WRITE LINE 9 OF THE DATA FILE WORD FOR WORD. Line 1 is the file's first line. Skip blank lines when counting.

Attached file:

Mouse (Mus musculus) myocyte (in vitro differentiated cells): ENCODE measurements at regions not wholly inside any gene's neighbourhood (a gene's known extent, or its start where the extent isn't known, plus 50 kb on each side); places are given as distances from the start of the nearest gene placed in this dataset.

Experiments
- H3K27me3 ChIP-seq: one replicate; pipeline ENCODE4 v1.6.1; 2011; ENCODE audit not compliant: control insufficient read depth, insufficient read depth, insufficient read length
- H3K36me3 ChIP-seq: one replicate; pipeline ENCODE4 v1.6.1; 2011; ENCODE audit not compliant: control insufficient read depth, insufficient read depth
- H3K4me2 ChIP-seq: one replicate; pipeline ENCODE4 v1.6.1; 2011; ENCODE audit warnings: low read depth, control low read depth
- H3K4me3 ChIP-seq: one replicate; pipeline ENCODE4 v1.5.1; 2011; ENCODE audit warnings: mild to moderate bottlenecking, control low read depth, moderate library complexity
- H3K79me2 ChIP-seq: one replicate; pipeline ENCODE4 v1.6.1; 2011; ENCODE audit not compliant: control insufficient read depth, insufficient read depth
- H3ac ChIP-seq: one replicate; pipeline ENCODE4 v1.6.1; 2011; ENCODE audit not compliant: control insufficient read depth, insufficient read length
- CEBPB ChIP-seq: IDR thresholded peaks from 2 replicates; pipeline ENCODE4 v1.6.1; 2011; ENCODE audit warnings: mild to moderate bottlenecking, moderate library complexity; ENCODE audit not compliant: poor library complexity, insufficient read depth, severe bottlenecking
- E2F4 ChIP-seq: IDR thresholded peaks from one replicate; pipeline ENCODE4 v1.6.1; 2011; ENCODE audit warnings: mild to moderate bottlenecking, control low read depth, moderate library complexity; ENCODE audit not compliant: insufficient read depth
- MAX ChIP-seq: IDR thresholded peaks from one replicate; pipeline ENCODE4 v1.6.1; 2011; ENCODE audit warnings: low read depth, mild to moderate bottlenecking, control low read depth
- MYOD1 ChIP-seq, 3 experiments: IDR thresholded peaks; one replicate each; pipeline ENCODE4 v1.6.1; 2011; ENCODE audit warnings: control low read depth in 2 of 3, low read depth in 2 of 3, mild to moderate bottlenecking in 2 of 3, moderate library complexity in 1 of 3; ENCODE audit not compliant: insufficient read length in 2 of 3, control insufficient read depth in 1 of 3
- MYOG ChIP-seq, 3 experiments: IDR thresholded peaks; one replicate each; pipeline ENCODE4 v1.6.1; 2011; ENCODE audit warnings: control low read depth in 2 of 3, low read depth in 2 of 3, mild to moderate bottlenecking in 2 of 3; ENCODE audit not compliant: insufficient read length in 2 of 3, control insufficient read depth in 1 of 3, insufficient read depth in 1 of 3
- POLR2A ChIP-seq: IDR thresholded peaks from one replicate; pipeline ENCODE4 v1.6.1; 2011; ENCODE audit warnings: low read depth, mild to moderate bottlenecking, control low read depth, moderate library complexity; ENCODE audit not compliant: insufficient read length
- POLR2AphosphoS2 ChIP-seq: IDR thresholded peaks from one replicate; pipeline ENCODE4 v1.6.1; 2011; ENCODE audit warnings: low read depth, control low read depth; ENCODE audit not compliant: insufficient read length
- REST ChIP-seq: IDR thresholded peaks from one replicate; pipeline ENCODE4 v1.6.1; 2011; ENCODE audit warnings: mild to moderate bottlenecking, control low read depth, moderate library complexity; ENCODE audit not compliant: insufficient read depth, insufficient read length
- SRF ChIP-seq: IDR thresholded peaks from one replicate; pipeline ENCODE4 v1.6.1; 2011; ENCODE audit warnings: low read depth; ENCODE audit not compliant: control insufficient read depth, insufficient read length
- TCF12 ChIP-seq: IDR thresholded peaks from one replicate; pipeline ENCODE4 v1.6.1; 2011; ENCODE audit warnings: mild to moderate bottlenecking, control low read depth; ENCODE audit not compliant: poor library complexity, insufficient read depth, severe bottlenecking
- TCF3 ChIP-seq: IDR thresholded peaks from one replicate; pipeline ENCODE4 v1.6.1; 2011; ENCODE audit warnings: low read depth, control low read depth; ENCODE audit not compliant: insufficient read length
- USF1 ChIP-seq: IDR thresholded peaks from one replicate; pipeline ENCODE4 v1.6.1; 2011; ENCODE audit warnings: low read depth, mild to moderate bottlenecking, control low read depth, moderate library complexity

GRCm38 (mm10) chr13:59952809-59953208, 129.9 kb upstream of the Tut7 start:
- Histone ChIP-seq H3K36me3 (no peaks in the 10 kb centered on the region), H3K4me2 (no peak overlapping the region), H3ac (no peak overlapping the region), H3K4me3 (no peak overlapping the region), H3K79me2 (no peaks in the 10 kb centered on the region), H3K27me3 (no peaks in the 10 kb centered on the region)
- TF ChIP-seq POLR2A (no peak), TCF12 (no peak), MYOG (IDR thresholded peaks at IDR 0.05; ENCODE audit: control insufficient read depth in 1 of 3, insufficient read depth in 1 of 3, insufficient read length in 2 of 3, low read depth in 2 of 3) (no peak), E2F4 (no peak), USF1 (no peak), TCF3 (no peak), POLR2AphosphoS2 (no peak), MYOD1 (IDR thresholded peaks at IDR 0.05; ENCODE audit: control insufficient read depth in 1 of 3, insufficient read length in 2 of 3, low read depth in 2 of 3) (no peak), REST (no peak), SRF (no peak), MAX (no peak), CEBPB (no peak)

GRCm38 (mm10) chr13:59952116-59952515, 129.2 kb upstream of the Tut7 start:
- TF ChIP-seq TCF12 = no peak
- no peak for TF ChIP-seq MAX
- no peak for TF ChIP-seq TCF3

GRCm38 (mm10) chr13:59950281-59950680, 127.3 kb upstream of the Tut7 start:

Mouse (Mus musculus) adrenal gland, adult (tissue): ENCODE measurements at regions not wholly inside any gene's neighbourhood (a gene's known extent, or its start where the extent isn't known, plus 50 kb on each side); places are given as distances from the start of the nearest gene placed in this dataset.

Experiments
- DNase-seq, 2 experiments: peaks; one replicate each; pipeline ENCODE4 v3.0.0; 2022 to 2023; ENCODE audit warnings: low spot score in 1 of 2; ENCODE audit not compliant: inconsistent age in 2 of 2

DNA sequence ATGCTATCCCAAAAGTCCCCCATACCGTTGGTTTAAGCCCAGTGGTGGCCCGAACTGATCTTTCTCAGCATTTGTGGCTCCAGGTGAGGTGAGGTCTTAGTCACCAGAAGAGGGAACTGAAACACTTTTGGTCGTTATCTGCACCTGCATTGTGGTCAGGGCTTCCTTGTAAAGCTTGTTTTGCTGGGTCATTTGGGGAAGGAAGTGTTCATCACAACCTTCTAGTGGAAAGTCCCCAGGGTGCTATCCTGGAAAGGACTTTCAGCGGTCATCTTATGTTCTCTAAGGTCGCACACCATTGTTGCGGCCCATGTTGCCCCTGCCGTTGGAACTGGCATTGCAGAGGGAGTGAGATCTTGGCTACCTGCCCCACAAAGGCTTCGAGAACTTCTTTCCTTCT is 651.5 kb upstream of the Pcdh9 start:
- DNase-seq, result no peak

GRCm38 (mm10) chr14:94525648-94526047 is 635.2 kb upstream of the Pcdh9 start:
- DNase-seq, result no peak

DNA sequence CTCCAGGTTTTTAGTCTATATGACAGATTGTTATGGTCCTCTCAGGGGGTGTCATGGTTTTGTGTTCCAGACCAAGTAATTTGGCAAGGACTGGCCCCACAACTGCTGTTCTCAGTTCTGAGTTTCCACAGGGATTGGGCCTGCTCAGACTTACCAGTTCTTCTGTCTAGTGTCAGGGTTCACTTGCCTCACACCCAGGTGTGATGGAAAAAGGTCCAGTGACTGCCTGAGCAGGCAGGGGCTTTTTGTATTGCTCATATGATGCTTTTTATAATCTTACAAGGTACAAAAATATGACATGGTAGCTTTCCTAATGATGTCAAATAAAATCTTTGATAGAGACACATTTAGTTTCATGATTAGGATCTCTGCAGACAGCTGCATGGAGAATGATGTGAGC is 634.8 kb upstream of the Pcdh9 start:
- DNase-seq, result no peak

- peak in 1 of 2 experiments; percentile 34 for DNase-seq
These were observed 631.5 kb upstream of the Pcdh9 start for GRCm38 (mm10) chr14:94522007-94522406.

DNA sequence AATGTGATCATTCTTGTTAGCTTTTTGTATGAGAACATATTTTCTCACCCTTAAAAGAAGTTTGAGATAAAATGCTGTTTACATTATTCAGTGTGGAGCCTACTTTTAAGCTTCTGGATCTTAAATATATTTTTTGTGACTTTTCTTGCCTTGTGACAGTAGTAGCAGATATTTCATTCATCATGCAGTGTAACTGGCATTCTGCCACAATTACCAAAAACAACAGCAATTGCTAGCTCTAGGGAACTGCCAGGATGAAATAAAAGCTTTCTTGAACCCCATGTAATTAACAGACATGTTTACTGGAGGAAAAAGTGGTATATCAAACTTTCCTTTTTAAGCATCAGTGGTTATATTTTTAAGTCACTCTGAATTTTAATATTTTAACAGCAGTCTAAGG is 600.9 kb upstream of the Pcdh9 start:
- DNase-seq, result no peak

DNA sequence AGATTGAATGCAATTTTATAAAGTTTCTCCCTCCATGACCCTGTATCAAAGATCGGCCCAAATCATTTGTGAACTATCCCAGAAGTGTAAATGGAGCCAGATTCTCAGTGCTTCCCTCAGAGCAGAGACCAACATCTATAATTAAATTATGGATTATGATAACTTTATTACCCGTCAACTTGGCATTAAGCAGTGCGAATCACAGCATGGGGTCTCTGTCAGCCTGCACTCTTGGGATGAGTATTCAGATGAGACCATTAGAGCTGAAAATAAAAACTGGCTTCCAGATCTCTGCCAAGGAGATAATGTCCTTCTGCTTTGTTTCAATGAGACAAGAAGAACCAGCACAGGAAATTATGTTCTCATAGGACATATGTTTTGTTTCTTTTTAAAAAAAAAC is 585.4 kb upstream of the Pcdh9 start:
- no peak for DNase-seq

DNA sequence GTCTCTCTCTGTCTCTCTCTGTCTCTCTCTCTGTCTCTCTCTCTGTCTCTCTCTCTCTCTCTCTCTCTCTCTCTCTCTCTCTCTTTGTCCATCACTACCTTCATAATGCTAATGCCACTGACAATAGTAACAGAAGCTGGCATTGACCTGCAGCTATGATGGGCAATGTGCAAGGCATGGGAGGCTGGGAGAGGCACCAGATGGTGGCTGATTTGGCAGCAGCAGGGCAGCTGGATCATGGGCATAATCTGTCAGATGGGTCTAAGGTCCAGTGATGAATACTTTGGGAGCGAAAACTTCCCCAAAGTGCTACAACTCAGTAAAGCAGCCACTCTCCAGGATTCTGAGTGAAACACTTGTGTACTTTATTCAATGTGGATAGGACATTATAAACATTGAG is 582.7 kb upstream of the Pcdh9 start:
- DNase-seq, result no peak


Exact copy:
- CEBPB ChIP-seq: IDR thresholded peaks from 2 replicates; pipeline ENCODE4 v1.6.1; 2011; ENCODE audit warnings: mild to moderate bottlenecking, moderate library complexity; ENCODE audit not compliant: poor library complexity, insufficient read depth, severe bottlenecking